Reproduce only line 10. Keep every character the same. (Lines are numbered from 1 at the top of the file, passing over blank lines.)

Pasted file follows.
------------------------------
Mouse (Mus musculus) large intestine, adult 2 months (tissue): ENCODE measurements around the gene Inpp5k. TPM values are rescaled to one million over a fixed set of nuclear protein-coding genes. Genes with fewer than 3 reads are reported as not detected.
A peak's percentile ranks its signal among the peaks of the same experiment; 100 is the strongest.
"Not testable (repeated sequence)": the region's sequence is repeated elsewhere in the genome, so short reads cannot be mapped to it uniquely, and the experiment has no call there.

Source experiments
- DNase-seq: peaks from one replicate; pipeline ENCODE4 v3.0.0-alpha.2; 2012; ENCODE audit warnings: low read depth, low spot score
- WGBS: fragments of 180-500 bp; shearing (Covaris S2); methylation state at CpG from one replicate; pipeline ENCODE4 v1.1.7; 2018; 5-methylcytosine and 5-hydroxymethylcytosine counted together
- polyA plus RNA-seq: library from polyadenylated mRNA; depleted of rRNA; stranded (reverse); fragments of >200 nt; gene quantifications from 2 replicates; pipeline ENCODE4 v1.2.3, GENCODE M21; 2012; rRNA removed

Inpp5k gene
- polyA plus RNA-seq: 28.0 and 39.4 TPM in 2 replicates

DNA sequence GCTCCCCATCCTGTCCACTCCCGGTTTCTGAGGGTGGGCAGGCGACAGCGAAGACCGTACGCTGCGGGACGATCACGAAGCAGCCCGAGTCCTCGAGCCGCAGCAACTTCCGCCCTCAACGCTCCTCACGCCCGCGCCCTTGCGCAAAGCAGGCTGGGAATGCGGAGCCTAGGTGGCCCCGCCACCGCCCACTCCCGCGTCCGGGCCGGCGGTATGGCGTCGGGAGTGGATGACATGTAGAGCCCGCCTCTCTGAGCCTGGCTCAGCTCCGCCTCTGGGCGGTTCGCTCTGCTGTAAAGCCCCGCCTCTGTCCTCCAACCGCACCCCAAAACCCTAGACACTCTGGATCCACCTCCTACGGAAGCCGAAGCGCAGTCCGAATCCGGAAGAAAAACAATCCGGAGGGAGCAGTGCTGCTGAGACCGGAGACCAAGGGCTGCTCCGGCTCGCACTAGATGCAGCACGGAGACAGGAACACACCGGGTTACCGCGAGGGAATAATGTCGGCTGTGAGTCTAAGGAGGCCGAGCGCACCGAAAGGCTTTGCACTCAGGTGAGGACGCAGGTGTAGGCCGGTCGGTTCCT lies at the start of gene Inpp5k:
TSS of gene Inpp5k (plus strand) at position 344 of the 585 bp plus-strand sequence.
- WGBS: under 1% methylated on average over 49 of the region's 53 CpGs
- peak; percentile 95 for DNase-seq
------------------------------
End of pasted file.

DNA sequence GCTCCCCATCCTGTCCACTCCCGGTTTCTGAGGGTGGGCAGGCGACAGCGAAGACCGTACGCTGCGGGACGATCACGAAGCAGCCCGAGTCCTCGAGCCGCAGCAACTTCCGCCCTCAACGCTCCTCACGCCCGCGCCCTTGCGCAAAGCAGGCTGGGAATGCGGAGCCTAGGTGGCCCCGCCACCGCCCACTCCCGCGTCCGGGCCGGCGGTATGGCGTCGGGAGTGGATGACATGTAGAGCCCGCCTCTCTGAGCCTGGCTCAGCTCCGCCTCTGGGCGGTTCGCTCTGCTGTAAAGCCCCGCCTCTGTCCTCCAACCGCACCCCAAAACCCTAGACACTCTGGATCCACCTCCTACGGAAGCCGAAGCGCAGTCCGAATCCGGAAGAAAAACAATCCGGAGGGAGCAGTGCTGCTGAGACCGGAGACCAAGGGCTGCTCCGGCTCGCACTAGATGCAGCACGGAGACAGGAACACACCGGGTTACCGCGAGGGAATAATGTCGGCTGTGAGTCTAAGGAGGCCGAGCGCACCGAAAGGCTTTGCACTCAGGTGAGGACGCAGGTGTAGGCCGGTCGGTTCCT lies at the start of gene Inpp5k: